Wastelands: Stories of the Apocalypse edited by John Joseph Adams (2008) 331 p.

I’ve always enjoyed post-apocalyptic fiction, even if I’ve gone off it a bit in recent years. I can’t remember where I had this book recommended to me, but it’s been sitting on my shelf for quite a while and eventually I got around to it. Adams has collated some impressive big names for this anthology, including Stephen King, Orson Scott Card, Jonathon Lethem and George R.R. Martin. Unfortunately, aside from a few stand-out stories, this is a mostly forgettable collection.

Adams kicks the anthology off with, in his own words, a “stand-out story” from Stephen King which “packs an emotional punch.” On the contrary, I found King’s “The End of the Whole Mess” to be an enormously tiresome story, dripping in the tedious kitsch that’s come to define most of his work since the 1990s. I was very surprised, then, to discover that it was actually written in 1986 – a fact which is now putting me off reading King’s short story collection Nightmares and Dreamscapes, which is sitting on my TBR pile. Not a great start.

The next story, Orson Scott Card’s “Salvage,” is unremarkable, but is followed by Paolo Bacigalupi’s “The People of Sand and Slag,” probably the strongest piece in the book. Set in an environmentally devastated future where humans have genetically modified themselves to the point where they can regrow severed limbs and survive by eating sand, the story follows a group of security workers at a mine in the desolate wasteland of North America who discover, amid the slagheaps and toxic run-off creeks, a scrappy, wretched dog. The narrator’s mild feelings of affection for the dog versus the hassle of keeping it alive was something I found quite relatable. It’s arguable as to whether this is a post-apocalyptic story at all, since society is still functioning and thriving, but whatever.

Jonathon Lethem’s “How We Got Into Town And Out Again” is another solid entry, very readable and weirdly touching. George R.R. Martin’s “Dark, Dark Were The Tunnels” is an interesting story relayed through incredibly awkward exposition. A few more mediocre stories later, we come to Cory Doctorow’s “When Sysadmins Ruled the Earth,” relating the apocalypse (a bit of a grab-bag apocalypse that doesn’t make much sense, it must be said) from the viewpoint of tech geeks in a data centre trying to keep the internet infrastructure up and running. Doctorow is an adorably irredeemable nerd, and while this is ultimately not a great story, it was an interesting and original take on things.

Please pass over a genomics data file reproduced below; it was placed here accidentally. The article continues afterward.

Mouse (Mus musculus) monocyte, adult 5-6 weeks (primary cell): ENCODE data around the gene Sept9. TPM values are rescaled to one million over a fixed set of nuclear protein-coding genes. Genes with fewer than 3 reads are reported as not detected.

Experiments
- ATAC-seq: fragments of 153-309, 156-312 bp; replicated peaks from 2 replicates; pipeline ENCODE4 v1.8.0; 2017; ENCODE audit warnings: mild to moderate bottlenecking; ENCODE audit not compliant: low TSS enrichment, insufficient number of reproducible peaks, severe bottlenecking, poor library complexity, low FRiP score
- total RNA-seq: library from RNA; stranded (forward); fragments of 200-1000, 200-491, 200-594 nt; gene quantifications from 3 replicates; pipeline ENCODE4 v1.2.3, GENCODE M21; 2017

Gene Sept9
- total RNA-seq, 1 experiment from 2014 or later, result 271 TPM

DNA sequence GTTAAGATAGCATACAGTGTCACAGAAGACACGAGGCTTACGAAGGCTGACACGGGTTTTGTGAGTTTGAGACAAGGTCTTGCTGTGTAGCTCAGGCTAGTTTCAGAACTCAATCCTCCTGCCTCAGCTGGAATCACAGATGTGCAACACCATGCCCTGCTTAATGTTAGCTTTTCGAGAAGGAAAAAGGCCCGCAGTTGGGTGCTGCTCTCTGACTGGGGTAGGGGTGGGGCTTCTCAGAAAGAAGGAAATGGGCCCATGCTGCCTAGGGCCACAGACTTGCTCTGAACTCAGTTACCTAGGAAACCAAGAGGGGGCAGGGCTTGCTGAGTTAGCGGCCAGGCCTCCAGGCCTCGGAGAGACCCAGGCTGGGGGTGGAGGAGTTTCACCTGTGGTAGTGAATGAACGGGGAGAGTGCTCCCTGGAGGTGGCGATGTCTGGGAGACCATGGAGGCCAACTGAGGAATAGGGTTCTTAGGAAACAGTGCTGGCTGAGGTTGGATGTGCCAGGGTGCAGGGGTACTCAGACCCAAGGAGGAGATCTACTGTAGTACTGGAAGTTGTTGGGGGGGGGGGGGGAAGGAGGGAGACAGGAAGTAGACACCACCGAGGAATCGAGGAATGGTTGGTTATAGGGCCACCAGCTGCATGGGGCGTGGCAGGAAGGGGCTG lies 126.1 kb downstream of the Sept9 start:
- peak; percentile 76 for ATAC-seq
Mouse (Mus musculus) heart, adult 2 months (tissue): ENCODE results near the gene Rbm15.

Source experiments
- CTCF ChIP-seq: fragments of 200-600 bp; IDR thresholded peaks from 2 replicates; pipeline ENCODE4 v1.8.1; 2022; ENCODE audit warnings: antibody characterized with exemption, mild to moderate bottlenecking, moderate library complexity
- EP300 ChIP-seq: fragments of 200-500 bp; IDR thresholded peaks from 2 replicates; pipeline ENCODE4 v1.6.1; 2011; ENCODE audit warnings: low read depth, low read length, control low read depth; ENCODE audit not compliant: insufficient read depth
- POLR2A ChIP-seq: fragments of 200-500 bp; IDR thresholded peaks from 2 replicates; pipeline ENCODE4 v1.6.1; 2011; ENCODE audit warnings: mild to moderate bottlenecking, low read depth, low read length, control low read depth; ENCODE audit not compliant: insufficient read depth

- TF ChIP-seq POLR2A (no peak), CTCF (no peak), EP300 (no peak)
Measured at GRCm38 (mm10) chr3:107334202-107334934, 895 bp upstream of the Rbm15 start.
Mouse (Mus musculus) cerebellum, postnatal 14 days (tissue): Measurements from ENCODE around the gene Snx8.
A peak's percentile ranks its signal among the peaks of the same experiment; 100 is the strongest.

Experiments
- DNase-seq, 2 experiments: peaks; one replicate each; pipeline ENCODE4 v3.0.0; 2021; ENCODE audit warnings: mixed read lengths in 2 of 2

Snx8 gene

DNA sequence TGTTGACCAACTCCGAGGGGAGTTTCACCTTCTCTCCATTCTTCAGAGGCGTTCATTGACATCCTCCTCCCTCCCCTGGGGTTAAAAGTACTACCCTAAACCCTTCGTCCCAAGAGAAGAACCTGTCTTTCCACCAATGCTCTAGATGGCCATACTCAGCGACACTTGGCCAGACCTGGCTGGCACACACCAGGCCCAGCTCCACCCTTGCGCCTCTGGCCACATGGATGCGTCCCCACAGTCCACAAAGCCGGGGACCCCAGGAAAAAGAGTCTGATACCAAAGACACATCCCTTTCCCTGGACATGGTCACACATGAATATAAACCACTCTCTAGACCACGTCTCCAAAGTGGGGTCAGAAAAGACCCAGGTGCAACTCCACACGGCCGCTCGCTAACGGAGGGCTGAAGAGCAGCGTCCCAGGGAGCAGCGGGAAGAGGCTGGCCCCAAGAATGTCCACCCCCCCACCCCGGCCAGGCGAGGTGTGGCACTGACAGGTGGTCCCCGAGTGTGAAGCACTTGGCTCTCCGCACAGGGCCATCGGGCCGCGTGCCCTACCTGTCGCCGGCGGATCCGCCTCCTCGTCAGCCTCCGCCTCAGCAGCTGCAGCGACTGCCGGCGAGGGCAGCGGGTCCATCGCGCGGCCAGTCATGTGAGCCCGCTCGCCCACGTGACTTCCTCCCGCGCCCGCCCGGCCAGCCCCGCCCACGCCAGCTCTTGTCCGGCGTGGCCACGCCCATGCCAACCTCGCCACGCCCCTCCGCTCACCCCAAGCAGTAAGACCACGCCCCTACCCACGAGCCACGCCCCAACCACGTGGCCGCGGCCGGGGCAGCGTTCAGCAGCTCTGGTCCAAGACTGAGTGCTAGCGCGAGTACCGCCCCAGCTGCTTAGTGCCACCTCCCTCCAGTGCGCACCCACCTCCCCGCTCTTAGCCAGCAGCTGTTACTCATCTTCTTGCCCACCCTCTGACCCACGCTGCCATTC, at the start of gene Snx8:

That’s followed by “The Last of the O-Forms,” by James van Pelt, in which every new lifeform on Earth is born mutated; a sad and often creepy story. Gene Wolfe’s “Mute,” a few entries later, is a strange allegorical story. After recently finishing The Book of the New Sun, I’m wasn’t in the mood to deconstruct more symbolism out of Wolfe’s writing, and this post I found “decoding” the story makes me suspect he has one of the more pretentious fan groups going.

Elizabeth Bear’s “And the Deep Blue Sea” is a solid story following a motorcycle courier as she makes her way across the nuclear wasteland of the American South-West, harassed by a devil figure she’s apparently made a pact with. It’s immediately followed by Octavia E. Butler’s “Speech Sounds,” easily one of the best stories in the book, involving a truly original apocalypse in which a virus robs people of their ability to speak, communicate or understand each other.

That, unfortunately, is about it for the stories in this anthology that I had anything more than a mild opinion on. I only thought four stories were really, definitely worth reading – “The People of Sand and Slag,” “How We Got Into Town and Out Again,” “And The Deep Blue Sea” and “Speech Sounds.” There other stories were either unremarkable, mediocre or somewhat interesting but heavily flawed. It’s also unbalanced, with most of the more decent stories in the first half; I found the downhill stretch to be quite a slog. Even for a fan of the genre, I can’t strongly recommend this book – the few really good stories within are probably collected elsewhere.

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